The 38-year-old Underwood Hills resident and Georgia Tech administrative staffer is running on a campaign of economic development, safer neighborhoods, and improving ethics at City Hall.
"I love Atlanta," he tells CL. "I was doing Atlanta vs. New York City battles with friends back when Atlanta was a very small town compared to New York. I lived here for all but four-and-a-half years of my life."
Dickens, who has served as president and vice president of his neighborhood association and representative to the area's Neighborhood Planning Unit, says his election bid has been a dream since attending Benjamin Mays High School.
"[It's] about making Atlanta better for my daughter and other children - growing Atlanta while protecting the heritage of Atlanta," says Dickens. I want to preserve the hard work of folks like [my mother] but also have smart growth for the Atlanta of the future, which is rapidly approaching."
King Williams didn't set out to make an epic documentary film about Atlanta's controversial 20-year effort to purge the city of its low-income housing projects. It just sorta happened.
Six years ago, he was a Georgia State University junior tasked with coming up with a project for an urban policy and sociology class on metropolitan Atlanta. So he chose to look into one of the great mysteries of his childhood by researching what happened to East Lake Meadows, the former housing project located on the edge of East Atlanta and Decatur, where many of his boyhood friends had lived. "I just remember it being there in Decatur as a child, and at one point it just wasn't there anymore. So I was like, I'm going to do a paper on it." That paper grew legs as he met other Atlanta natives in his class who liked the idea. They decided to get a camera with the idea of shooting enough footage for a two-to-three minute complementary doc. A month later, they had 15 hours of footage. "We were like, we should really try to make this an actual documentary."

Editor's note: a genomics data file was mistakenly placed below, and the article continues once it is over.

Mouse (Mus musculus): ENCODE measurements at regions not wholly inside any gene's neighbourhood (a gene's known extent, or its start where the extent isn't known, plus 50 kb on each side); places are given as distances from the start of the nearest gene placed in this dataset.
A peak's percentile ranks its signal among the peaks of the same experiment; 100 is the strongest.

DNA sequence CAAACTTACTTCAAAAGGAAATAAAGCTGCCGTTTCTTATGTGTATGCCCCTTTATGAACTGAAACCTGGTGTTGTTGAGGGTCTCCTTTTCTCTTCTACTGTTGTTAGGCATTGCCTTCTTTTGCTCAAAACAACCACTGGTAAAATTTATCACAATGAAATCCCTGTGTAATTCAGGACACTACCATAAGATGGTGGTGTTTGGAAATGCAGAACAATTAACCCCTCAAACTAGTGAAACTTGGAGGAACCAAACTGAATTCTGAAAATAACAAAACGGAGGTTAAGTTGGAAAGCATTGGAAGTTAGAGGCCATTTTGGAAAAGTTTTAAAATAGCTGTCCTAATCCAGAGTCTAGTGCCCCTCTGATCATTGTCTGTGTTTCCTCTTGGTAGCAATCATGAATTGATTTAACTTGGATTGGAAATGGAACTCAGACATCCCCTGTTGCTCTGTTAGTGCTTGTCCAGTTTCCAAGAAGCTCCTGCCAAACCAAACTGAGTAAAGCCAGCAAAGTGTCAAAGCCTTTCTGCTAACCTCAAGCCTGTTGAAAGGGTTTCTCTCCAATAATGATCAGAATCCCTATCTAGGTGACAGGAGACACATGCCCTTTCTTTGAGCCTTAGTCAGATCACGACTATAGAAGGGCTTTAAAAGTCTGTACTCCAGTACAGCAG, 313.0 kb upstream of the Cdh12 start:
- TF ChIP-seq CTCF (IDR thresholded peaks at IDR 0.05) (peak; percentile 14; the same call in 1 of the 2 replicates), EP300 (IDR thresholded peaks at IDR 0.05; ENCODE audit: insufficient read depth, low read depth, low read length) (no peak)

Williams today is a 28-year-old graduate with a resume of production experience working under big dogs like Spike Lee and Martin Scorsese, yet he still doesn't consider himself a full-fledged filmmaker. After years of trial-and-error stops and starts, however, he and his original crew of GSU classmates are narrowing in on a release date for their full-length documentary. The Atlanta Way attempts to make sense of all the hairy issues of class, race, and culture that have grown out of the Atlanta Housing Authority's nationally recognized model for decentralizing inner-city poverty. It includes interviews with residents of some of the last housing projects to be demolished in Atlanta (Herndon Homes, Bowen Homes, Palmer House, Roosevelt House, Hollywood Courts, Bankhead Courts), as well as interviews with journalists, social advocates, power brokers, and politicians, including former mayoral candidate Mary Norwood and Kasim Reed, a year before he decided to run for the city's top office.
With a tentative release scheduled for fall in Atlanta, Williams talked in advance about why he struggled to create an uncompromising look at the issue, why "gentrification" is still a dirty word to some, and why he feels Atlanta's sense of culture has taken the biggest hit in the wake of all the change.
This is a topic that inspires so many opposing views, in Atlanta and across the country. Did you set out to make a film that would speak to both sides or is that impossible?